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How long does floor tile grout need to dry?

Updated February 21, 2017

Installing a new tile floor can be a great way to enhance the beauty of your home. It is also a great option if you are remodelling your bathroom or kitchen. However, installing tile can be a long process and can make your home unlivable for a few days. Because you do not want to ruin your grout job, you may want to know how long you must wait before you can enjoy your new flooring.

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Wait Before You Start

Ensure your grout will look its best by allowing the tile sufficient time to dry. When it is not dry, tile adhesive can ooze up into a good grout job and discolour it. You may also encounter tiles that are somewhat loose because they haven't had time to dry completely. This can ruin a great grout job. Most tile jobs take two to four days before they are completely dried. Waiting now can save you a lot of time later because you won't have to redo the grout job.

Monitor Temperature Conditions

The time your grout takes to dry will vary depending on the temperature conditions. Be sure the grout it is drying evenly. Heating or air conditioning vents can make your floors dry unevenly. When grout dries unevenly it is more likely to take on various shades of colour once it is completely dry.

Consider Damp Curing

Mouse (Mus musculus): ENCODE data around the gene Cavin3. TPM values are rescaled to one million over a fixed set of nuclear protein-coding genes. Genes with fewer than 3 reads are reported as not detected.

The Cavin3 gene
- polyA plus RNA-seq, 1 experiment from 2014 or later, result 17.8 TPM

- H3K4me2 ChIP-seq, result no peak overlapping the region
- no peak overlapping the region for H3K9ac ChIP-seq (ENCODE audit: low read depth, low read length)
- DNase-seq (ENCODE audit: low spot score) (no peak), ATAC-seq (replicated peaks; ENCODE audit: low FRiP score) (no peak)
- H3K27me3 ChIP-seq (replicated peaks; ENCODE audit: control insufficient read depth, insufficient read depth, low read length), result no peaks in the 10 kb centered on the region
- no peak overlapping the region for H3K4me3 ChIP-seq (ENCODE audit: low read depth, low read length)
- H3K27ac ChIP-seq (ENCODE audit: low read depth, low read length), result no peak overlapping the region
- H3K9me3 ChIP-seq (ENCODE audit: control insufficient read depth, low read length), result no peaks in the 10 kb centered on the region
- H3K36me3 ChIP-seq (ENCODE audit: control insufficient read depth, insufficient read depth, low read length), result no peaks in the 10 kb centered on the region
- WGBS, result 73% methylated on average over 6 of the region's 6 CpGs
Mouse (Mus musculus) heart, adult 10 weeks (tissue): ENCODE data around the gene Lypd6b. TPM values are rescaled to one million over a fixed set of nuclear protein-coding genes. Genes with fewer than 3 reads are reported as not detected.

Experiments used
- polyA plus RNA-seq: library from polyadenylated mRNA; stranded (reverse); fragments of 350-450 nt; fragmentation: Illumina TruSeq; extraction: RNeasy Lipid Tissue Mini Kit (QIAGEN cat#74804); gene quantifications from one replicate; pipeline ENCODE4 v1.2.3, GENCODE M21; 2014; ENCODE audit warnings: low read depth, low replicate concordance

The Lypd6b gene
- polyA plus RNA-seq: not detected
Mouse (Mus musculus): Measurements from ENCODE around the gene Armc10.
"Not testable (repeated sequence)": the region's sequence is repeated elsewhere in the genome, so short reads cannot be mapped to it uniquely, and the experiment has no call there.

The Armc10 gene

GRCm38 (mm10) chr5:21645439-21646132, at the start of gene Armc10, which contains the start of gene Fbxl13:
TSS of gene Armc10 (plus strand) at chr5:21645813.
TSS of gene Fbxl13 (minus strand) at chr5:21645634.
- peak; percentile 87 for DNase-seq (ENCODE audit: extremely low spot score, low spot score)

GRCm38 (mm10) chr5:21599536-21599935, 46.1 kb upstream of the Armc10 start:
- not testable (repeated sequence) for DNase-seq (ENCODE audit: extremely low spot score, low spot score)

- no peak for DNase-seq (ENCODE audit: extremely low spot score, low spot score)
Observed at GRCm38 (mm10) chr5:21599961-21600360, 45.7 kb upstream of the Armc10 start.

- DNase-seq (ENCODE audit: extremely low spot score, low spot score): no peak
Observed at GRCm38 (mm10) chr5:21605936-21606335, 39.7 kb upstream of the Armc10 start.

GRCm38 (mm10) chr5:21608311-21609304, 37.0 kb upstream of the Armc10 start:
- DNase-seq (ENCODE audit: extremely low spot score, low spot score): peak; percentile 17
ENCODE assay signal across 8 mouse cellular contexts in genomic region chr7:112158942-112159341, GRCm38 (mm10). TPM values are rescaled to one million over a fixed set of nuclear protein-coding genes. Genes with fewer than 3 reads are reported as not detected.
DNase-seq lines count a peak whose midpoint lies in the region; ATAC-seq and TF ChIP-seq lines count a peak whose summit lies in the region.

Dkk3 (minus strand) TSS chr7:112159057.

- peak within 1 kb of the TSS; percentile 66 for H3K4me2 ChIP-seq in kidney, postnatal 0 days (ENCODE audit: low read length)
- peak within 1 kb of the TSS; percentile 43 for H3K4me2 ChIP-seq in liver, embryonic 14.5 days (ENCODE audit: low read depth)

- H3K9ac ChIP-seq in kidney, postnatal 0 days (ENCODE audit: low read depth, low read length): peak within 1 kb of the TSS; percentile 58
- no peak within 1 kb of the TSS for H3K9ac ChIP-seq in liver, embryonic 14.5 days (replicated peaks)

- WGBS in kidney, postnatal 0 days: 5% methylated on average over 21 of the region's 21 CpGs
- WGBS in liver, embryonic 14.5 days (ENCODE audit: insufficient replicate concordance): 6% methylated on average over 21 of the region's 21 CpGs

Most grout jobs will dry within two or three days. However, many homeowners and contractors use a longer drying method to strengthen the grout on their floors. Damp curing happens when a non-staining, craft-type paper is placed to cover the finished floor for three days. Damp curing can also be done by using a damp sponge or mop to wet the grout. After the first 24, dampen the grout with a sponge or mop, and repeat for the next three days. By doing this, you will strengthen your grout. However, this process takes a little longer than typical drying procedures.

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About the Author

Cadence Johansen is a freelance writer who enjoys writing about travel, marriage, family relationships, caregiver support, home improvement and money. Johansen has been writing professionally since 2008. She holds a master's degree in family studies from Utah State University.

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